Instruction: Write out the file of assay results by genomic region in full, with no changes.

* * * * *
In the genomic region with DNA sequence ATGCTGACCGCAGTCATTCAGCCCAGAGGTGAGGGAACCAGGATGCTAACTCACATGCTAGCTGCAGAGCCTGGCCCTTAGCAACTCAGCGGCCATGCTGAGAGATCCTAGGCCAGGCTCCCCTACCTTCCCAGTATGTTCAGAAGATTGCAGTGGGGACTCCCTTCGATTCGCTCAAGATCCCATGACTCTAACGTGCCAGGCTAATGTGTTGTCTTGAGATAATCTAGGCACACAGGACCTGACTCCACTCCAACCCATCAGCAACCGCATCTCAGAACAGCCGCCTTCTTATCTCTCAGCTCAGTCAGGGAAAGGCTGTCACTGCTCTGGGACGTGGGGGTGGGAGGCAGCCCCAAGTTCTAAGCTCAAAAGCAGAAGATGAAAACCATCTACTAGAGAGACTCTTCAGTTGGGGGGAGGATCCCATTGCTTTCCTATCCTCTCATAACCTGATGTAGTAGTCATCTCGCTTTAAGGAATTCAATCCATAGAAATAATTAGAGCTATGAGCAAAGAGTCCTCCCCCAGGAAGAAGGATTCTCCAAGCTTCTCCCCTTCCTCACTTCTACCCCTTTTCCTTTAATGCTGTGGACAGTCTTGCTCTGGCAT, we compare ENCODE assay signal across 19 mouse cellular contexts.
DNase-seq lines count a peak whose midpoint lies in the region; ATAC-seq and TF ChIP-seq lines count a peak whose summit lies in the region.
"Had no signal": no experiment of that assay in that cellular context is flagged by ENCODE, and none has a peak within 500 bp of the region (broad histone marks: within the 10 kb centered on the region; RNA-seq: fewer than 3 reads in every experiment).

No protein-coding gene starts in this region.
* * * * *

In the genomic region with DNA sequence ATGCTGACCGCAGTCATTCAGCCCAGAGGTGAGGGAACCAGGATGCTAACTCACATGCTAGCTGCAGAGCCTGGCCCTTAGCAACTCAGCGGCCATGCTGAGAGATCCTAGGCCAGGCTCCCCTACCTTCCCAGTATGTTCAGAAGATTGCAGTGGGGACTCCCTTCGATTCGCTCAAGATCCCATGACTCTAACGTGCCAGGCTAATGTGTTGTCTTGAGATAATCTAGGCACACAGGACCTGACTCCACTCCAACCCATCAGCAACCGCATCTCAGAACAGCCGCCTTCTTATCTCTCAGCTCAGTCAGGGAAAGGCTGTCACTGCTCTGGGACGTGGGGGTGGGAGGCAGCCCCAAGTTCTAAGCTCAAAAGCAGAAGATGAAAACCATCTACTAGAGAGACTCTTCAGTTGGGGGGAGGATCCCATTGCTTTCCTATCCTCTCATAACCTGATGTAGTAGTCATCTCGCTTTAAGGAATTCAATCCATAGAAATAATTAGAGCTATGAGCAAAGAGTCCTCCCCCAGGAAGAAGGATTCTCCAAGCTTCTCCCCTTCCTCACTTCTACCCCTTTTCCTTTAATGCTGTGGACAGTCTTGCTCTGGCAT, we compare ENCODE assay signal across 19 mouse cellular contexts.
DNase-seq lines count a peak whose midpoint lies in the region; ATAC-seq and TF ChIP-seq lines count a peak whose summit lies in the region.
"Had no signal": no experiment of that assay in that cellular context is flagged by ENCODE, and none has a peak within 500 bp of the region (broad histone marks: within the 10 kb centered on the region; RNA-seq: fewer than 3 reads in every experiment).

No protein-coding gene starts in this region.